This invention relates to the mapping of thermal fronts associated with enhanced oil recovery operations by controlled source audio frequency magnetotelluric techniques, and to methods for enhancing the sensitivity of this technique.

BACKGROUND OF THE INVENTION

The mapping of thermal fronts associated with enhanced oil recovery (EOR) techniques from the surface has important application to improved reservoir stimulation. The present state of the art involves the drilling of monitor wells or the use of geophysical electromagnetic techniques. Monitor wells, however, can only provide local spot information, and the other techniques are not maximally effective nor sensitive.

U.S. Pat. No. 4,271,904 discloses a method of monitoring the progress and pattern of a combustion or flame front advancing through a combustible subterranean carbonaceous stratum, and for controlling the progress of the front. More particularly this patent teaches a method of monitoring the pattern and spatial orientation of a flame front during in situ retorting of oil shale, and injecting and controlling the flow of fuel or flue gases into the retort to control the speed, extent and uniformity of the flame front. The patented invention is based on a finding that rubblized shale makes a poor electrical coupling with the solid walls of the retort. However, as the shale burns, the flame front becomes a better electrical conductor. The front appears from the surface to be a plane of electrically conductive material embedded in the ground that changes position as the front moves. Resonance coil and resistance probe methods are suggested for electrical detection of the flame front.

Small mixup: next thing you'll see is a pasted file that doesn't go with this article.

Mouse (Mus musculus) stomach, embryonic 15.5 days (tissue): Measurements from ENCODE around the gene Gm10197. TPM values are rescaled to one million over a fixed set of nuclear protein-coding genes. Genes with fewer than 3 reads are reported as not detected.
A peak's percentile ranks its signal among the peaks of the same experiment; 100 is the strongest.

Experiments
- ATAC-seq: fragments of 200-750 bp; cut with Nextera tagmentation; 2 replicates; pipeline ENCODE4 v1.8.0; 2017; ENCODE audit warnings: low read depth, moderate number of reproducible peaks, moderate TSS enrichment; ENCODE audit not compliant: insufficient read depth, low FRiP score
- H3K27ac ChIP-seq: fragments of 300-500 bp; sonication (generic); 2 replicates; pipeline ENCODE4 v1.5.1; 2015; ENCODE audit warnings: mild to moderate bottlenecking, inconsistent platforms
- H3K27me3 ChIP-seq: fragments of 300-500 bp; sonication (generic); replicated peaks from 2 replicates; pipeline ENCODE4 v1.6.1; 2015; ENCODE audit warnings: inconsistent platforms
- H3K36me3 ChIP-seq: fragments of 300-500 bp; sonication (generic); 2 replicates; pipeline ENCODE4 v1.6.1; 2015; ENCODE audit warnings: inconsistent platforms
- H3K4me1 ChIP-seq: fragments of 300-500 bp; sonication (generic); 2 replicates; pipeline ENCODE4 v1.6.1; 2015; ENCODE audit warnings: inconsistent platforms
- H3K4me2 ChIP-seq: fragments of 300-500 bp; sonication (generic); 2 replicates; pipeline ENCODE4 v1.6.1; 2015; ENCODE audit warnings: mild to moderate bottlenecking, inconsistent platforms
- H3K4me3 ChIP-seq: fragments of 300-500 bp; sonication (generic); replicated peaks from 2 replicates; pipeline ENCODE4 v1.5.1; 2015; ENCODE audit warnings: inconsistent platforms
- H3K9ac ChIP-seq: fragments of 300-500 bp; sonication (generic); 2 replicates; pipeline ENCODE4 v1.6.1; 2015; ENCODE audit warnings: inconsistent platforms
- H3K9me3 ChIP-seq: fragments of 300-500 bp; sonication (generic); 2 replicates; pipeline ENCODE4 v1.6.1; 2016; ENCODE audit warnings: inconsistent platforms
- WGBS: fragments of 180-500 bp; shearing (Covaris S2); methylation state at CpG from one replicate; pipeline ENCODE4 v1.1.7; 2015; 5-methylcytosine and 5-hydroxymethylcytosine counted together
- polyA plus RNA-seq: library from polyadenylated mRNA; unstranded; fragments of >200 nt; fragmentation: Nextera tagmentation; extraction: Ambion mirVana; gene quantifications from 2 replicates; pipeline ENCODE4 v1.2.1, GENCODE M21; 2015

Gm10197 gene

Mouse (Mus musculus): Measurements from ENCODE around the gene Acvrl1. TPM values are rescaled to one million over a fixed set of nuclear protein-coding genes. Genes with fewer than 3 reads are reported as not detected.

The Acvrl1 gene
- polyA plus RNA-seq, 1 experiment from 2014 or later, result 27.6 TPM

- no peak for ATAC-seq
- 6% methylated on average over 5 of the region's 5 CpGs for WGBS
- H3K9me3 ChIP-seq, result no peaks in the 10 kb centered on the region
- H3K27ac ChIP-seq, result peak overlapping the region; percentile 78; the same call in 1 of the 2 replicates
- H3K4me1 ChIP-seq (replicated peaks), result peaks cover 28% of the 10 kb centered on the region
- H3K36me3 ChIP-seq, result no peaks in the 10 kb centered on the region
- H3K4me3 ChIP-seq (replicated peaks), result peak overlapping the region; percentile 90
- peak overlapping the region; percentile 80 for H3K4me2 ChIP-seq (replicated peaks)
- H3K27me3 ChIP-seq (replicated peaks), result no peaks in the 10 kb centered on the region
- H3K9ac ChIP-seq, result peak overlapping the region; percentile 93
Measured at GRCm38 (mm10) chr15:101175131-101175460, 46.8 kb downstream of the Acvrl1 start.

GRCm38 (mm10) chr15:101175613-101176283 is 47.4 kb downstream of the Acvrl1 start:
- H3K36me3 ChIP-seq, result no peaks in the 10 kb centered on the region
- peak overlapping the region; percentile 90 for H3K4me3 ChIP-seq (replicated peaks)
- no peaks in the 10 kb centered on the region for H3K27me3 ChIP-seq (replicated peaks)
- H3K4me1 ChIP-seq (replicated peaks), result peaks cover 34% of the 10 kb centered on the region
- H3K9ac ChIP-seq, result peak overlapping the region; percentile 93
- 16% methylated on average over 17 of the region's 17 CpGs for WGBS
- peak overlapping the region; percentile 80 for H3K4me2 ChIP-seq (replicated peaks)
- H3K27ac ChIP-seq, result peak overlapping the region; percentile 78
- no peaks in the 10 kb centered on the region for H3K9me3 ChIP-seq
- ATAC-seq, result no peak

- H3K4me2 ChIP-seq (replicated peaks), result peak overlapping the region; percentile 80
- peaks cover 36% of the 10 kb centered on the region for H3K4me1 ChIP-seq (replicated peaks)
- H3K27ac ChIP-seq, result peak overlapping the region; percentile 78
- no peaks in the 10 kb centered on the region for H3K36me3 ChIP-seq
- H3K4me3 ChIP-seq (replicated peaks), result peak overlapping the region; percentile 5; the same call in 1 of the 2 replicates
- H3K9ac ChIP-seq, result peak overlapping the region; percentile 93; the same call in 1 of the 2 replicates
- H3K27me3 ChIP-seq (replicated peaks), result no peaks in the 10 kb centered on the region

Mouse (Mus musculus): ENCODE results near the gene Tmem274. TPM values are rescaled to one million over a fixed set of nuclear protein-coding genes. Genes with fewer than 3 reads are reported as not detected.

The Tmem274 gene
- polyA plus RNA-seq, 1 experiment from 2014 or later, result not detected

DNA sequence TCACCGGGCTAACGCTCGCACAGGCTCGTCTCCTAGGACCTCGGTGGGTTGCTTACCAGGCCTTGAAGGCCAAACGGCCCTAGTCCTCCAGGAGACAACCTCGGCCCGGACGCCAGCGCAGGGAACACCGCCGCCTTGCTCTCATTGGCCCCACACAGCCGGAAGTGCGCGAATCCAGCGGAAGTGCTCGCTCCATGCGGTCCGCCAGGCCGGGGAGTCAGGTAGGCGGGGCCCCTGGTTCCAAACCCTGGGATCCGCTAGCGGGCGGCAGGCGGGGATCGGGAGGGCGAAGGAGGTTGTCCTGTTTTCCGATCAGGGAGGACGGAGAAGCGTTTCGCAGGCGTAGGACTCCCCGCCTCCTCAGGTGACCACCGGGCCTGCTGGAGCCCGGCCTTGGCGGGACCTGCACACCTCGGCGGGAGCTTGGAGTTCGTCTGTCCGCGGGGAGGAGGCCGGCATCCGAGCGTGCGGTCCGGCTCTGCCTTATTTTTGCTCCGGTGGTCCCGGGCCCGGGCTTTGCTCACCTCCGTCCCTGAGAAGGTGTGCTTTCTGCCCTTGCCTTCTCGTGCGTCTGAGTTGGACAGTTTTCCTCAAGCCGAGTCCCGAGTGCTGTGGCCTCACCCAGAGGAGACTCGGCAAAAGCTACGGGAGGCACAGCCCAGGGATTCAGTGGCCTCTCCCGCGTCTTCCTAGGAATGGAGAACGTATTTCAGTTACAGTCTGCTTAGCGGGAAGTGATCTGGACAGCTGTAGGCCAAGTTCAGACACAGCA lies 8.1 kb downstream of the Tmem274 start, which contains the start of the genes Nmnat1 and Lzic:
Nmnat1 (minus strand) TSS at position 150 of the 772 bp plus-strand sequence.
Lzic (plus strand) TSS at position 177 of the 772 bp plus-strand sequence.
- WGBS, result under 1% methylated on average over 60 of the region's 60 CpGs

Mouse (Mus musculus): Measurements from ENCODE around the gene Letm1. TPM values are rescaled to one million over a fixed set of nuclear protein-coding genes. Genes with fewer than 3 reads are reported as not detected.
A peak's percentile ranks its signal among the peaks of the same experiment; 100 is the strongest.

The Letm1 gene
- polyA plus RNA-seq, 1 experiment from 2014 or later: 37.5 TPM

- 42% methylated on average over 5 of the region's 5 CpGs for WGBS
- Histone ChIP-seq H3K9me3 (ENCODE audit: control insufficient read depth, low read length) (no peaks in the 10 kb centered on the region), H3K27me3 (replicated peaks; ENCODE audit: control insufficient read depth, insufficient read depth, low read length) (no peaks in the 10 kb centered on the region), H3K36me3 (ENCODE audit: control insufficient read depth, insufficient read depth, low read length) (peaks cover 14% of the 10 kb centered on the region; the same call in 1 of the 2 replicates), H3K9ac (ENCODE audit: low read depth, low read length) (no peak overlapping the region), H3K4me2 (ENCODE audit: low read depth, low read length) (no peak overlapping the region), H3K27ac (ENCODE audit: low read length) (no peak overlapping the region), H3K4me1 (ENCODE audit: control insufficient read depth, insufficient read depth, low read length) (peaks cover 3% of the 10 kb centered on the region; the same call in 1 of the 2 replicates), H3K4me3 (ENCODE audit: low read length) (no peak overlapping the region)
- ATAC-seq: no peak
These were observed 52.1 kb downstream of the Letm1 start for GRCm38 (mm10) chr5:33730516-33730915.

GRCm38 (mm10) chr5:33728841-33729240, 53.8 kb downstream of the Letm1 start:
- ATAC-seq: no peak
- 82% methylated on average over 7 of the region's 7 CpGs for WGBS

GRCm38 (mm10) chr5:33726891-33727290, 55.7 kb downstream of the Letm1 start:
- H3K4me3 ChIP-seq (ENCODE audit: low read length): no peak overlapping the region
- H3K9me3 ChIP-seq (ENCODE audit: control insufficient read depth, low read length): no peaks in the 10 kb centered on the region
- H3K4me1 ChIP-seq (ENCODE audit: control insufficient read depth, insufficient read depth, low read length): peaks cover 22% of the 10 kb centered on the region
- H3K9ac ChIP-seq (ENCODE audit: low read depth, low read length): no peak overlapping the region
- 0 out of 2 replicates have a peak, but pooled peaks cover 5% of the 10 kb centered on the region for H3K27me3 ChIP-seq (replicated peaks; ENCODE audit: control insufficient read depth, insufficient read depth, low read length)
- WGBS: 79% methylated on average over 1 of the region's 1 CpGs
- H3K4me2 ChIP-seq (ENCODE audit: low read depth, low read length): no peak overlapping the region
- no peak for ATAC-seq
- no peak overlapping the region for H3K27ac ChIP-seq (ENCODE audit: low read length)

The '904 patent also considers methods for controlling movement of the flame front. These involve the pumping of fuel and diluent gases through gas shafts into specified areas of the retort.